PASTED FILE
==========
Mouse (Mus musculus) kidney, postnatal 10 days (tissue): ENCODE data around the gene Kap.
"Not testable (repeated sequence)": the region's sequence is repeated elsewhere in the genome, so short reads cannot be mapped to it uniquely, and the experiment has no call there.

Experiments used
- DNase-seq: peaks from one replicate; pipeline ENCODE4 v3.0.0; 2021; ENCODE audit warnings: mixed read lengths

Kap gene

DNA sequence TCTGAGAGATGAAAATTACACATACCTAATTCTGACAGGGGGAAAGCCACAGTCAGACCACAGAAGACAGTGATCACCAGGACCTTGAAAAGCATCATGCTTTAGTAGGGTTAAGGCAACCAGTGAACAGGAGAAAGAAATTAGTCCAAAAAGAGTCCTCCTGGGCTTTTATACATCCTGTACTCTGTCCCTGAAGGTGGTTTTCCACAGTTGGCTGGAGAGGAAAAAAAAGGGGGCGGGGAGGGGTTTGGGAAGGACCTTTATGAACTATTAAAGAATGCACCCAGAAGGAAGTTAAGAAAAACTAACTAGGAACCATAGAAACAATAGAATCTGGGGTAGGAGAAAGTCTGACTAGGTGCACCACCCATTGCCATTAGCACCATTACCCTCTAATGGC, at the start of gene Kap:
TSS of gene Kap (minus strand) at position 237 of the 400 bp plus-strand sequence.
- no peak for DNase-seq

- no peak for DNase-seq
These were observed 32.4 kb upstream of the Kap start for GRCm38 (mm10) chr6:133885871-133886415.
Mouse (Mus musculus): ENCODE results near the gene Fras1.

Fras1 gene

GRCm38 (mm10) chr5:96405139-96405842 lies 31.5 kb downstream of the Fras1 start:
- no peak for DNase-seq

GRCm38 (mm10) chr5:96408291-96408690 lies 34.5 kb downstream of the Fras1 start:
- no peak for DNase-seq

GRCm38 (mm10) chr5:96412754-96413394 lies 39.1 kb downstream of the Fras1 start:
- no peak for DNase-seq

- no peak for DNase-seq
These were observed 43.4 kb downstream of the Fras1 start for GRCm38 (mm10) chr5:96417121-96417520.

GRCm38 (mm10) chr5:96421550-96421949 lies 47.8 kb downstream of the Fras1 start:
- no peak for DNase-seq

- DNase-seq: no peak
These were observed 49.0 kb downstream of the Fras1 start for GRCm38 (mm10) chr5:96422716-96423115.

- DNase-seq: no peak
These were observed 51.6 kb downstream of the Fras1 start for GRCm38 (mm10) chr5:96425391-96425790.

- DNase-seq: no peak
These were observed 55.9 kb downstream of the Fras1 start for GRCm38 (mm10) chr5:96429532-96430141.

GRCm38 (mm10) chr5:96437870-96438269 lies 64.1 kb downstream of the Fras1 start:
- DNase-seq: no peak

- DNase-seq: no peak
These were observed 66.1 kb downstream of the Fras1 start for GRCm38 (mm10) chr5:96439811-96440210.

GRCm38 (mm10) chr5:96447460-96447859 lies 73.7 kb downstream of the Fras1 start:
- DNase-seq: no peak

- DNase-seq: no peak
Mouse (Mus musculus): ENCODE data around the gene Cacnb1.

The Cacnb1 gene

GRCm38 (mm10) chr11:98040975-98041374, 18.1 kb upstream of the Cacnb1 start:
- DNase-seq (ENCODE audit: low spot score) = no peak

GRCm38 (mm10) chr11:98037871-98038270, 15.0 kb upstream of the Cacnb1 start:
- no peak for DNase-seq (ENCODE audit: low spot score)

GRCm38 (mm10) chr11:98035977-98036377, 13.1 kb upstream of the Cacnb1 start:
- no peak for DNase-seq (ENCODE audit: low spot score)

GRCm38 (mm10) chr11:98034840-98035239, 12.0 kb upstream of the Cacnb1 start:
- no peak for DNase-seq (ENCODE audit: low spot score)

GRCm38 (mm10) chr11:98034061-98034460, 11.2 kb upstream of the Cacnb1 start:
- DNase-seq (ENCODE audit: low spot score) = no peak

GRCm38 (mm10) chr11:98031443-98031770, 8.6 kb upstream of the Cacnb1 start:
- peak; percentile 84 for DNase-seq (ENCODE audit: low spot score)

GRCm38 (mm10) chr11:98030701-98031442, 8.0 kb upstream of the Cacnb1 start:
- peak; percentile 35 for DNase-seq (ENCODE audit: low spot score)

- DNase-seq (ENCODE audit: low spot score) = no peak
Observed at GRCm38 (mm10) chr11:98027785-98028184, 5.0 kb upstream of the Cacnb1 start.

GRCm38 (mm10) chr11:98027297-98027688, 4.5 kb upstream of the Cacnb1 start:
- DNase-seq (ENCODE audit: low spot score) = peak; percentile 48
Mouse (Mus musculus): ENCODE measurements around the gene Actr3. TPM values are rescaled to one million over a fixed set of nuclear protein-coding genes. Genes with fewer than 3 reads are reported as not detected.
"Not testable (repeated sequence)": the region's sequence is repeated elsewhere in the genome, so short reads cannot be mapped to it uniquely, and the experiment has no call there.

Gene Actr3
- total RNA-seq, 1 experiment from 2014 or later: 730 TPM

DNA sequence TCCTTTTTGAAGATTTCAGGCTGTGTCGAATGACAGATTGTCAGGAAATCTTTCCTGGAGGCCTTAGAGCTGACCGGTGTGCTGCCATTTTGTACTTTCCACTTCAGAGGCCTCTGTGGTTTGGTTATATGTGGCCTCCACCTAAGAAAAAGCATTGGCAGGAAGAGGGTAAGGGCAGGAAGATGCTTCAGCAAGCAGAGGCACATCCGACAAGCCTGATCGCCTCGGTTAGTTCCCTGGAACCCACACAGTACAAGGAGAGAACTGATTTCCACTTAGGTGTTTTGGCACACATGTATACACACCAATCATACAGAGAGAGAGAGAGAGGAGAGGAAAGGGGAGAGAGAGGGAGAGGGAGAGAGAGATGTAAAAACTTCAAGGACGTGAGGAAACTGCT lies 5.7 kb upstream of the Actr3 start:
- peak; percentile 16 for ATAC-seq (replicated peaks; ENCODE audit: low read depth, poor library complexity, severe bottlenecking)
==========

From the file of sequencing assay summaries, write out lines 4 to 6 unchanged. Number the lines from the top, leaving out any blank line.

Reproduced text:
- DNase-seq: peaks from one replicate; pipeline ENCODE4 v3.0.0; 2021; ENCODE audit warnings: mixed read lengths

Kap gene

DNA sequence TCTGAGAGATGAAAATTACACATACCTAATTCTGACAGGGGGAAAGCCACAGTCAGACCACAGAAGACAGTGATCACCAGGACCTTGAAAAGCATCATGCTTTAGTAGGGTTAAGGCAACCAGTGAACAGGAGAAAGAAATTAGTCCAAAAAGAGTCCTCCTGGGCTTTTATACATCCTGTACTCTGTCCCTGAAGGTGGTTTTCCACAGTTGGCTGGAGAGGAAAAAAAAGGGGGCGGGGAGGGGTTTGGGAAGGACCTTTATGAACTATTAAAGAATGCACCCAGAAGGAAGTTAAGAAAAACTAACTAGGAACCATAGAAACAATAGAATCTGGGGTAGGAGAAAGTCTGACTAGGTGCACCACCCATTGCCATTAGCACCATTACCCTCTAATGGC, at the start of gene Kap: